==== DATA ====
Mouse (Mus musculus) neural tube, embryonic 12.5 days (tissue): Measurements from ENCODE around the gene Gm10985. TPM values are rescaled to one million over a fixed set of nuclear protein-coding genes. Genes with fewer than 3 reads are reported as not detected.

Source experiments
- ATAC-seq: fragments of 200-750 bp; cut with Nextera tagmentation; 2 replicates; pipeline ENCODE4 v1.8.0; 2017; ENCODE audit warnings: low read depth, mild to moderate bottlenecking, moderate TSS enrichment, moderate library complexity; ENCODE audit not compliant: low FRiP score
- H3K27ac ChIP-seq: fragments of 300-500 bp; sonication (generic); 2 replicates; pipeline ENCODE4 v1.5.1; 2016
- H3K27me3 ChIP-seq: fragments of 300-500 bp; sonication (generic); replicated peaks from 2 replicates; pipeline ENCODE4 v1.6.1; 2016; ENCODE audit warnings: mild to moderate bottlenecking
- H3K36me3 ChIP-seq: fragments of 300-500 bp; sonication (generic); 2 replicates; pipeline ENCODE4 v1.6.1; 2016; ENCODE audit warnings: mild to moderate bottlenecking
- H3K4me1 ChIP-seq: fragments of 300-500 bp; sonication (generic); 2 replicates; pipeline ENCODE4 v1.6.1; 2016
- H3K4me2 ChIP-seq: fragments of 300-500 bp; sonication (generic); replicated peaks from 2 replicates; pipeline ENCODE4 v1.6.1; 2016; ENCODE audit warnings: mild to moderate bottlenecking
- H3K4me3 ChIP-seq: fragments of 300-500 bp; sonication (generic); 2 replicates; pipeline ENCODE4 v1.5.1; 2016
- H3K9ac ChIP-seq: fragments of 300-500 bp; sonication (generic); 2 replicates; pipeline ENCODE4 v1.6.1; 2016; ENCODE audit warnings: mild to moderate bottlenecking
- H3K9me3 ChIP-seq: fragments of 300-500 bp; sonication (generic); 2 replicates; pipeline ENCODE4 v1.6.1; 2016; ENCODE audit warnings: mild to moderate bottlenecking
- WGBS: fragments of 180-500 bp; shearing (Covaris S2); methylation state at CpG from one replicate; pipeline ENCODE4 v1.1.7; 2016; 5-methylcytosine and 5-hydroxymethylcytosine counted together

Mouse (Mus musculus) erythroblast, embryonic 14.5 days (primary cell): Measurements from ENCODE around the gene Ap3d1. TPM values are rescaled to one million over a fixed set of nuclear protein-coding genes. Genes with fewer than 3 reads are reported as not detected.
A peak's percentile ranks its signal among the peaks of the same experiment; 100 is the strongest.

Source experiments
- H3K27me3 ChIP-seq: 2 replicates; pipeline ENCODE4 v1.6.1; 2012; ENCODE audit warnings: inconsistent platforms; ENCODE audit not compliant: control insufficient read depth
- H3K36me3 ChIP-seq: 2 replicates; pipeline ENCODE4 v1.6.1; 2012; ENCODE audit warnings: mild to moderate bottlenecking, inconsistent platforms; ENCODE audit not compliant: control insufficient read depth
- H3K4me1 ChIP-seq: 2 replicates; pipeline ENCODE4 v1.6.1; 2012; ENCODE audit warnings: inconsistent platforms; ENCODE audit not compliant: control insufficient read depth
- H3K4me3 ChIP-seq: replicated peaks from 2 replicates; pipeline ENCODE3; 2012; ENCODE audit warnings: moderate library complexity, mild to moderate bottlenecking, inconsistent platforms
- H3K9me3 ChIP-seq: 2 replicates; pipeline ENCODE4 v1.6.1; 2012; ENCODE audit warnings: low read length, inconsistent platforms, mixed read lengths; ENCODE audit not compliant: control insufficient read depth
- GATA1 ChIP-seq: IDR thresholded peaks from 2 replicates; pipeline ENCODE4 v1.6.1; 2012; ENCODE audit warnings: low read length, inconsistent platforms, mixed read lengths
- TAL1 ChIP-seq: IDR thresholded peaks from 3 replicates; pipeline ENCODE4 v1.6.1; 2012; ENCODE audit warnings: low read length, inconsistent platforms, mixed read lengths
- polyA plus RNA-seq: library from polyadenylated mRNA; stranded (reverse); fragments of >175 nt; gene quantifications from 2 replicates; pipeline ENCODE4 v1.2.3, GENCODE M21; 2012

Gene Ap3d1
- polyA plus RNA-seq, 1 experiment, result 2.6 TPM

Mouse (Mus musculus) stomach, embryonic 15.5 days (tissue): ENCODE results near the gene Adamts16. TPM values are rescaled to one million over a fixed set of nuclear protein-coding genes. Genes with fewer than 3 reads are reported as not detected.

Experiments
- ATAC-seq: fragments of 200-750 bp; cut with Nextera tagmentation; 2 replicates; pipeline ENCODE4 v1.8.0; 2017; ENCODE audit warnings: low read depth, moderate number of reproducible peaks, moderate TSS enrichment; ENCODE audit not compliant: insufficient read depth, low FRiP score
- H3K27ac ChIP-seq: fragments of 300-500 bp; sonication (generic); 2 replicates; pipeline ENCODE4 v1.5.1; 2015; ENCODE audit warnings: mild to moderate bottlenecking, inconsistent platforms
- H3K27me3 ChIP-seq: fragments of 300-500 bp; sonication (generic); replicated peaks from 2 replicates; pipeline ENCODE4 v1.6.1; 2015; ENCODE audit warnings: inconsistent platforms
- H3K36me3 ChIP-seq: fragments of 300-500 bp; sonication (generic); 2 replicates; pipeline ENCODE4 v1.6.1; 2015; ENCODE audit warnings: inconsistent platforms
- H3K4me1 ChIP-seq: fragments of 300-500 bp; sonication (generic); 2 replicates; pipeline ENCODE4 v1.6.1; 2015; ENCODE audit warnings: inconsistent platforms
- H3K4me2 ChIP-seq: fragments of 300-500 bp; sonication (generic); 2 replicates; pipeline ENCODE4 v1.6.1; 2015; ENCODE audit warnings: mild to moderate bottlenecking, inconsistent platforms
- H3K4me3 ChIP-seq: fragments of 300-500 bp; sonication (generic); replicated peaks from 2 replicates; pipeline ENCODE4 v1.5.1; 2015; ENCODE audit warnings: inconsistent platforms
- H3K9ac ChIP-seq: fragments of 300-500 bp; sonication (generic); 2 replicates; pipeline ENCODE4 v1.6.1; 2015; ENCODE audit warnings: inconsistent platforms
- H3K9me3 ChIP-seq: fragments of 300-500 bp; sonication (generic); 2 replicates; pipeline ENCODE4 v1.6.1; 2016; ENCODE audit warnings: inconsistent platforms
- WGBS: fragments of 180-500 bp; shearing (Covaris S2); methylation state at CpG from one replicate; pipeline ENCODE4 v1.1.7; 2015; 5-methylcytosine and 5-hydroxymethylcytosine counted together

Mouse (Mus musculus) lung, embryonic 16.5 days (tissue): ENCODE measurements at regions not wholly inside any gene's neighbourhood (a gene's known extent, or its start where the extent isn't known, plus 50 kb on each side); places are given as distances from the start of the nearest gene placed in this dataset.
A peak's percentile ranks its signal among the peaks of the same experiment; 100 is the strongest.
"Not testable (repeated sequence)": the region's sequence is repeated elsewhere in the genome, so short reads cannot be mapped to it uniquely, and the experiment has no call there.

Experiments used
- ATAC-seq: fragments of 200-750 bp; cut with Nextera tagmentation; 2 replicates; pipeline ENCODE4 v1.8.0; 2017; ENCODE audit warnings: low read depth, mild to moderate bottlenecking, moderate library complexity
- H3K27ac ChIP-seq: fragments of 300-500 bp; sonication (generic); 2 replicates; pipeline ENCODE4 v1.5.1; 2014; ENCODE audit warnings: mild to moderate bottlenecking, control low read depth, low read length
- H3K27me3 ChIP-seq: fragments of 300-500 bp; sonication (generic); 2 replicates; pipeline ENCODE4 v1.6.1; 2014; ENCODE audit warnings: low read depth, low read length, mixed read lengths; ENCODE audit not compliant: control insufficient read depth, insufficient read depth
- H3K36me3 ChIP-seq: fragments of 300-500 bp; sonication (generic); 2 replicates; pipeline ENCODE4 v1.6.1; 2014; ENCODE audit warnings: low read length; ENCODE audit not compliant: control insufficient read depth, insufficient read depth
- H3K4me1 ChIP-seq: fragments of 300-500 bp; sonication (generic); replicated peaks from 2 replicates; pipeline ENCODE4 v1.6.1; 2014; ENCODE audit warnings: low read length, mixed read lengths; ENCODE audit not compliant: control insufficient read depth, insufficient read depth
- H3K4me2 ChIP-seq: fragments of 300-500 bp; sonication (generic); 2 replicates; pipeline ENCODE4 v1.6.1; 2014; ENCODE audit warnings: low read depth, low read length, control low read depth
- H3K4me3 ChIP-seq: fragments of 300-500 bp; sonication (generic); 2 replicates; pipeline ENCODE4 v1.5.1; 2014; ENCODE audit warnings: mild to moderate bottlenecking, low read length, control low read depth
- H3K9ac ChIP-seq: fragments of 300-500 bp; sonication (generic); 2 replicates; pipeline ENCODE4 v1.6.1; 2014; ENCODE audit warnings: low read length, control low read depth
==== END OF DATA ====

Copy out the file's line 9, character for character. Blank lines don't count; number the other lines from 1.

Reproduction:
- H3K4me3 ChIP-seq: fragments of 300-500 bp; sonication (generic); 2 replicates; pipeline ENCODE4 v1.5.1; 2016